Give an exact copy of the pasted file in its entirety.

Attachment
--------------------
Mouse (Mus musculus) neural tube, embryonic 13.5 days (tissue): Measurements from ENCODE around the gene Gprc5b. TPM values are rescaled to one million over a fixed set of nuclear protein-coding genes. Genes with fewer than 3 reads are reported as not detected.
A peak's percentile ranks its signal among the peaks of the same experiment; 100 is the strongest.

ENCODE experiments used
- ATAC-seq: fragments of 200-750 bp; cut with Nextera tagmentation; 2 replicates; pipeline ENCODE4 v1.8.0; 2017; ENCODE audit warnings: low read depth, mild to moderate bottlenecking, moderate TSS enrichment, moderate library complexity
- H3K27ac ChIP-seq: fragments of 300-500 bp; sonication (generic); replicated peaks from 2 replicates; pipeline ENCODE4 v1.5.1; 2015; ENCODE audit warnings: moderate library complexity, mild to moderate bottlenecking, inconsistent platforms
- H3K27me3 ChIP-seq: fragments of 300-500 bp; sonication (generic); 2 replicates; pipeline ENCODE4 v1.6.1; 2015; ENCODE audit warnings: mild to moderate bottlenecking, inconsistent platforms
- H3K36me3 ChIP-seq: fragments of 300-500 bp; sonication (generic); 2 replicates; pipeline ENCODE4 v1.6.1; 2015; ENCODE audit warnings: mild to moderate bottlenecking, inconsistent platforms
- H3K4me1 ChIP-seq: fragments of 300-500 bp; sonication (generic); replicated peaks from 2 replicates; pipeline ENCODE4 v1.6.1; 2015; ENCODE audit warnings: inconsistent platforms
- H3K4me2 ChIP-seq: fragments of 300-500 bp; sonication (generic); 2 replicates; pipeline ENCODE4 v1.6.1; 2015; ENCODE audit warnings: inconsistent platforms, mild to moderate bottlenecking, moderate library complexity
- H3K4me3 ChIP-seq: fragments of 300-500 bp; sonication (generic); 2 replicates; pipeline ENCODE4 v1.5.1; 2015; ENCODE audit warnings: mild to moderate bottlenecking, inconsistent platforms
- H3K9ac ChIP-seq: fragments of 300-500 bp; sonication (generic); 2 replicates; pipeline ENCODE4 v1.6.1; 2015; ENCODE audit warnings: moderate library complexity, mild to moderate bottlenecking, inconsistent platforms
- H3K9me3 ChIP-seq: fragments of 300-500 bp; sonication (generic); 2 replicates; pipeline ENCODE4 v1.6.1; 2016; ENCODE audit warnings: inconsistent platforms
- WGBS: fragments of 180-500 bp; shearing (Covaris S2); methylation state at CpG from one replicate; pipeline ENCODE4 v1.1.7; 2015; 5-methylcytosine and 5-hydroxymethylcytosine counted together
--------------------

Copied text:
Mouse (Mus musculus) neural tube, embryonic 13.5 days (tissue): Measurements from ENCODE around the gene Gprc5b. TPM values are rescaled to one million over a fixed set of nuclear protein-coding genes. Genes with fewer than 3 reads are reported as not detected.
A peak's percentile ranks its signal among the peaks of the same experiment; 100 is the strongest.

ENCODE experiments used
- ATAC-seq: fragments of 200-750 bp; cut with Nextera tagmentation; 2 replicates; pipeline ENCODE4 v1.8.0; 2017; ENCODE audit warnings: low read depth, mild to moderate bottlenecking, moderate TSS enrichment, moderate library complexity
- H3K27ac ChIP-seq: fragments of 300-500 bp; sonication (generic); replicated peaks from 2 replicates; pipeline ENCODE4 v1.5.1; 2015; ENCODE audit warnings: moderate library complexity, mild to moderate bottlenecking, inconsistent platforms
- H3K27me3 ChIP-seq: fragments of 300-500 bp; sonication (generic); 2 replicates; pipeline ENCODE4 v1.6.1; 2015; ENCODE audit warnings: mild to moderate bottlenecking, inconsistent platforms
- H3K36me3 ChIP-seq: fragments of 300-500 bp; sonication (generic); 2 replicates; pipeline ENCODE4 v1.6.1; 2015; ENCODE audit warnings: mild to moderate bottlenecking, inconsistent platforms
- H3K4me1 ChIP-seq: fragments of 300-500 bp; sonication (generic); replicated peaks from 2 replicates; pipeline ENCODE4 v1.6.1; 2015; ENCODE audit warnings: inconsistent platforms
- H3K4me2 ChIP-seq: fragments of 300-500 bp; sonication (generic); 2 replicates; pipeline ENCODE4 v1.6.1; 2015; ENCODE audit warnings: inconsistent platforms, mild to moderate bottlenecking, moderate library complexity
- H3K4me3 ChIP-seq: fragments of 300-500 bp; sonication (generic); 2 replicates; pipeline ENCODE4 v1.5.1; 2015; ENCODE audit warnings: mild to moderate bottlenecking, inconsistent platforms
- H3K9ac ChIP-seq: fragments of 300-500 bp; sonication (generic); 2 replicates; pipeline ENCODE4 v1.6.1; 2015; ENCODE audit warnings: moderate library complexity, mild to moderate bottlenecking, inconsistent platforms
- H3K9me3 ChIP-seq: fragments of 300-500 bp; sonication (generic); 2 replicates; pipeline ENCODE4 v1.6.1; 2016; ENCODE audit warnings: inconsistent platforms
- WGBS: fragments of 180-500 bp; shearing (Covaris S2); methylation state at CpG from one replicate; pipeline ENCODE4 v1.1.7; 2015; 5-methylcytosine and 5-hydroxymethylcytosine counted together